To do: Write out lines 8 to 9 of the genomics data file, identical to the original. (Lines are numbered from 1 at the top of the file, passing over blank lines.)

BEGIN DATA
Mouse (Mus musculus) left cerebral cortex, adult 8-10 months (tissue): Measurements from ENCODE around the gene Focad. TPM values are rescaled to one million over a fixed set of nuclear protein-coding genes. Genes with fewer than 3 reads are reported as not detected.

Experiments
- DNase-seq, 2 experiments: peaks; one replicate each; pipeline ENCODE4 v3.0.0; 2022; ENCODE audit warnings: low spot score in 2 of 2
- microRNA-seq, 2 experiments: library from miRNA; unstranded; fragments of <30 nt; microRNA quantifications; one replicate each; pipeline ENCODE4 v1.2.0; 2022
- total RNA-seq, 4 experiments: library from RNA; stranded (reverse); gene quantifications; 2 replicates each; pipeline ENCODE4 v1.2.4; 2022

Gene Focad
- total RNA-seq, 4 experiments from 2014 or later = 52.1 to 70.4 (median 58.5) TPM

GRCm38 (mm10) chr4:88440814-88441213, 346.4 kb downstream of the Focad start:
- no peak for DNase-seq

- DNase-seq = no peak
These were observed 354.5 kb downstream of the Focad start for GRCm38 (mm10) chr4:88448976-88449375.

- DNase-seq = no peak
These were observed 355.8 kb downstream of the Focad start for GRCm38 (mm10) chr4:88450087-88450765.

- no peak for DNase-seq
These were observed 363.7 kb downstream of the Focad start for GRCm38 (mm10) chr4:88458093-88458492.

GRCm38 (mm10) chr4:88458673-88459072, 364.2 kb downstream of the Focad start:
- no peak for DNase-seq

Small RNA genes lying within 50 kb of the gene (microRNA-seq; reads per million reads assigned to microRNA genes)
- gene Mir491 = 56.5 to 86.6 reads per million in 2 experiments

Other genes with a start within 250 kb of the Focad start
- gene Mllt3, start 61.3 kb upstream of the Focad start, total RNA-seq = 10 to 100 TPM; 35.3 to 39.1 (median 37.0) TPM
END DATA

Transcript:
GRCm38 (mm10) chr4:88440814-88441213, 346.4 kb downstream of the Focad start:
- no peak for DNase-seq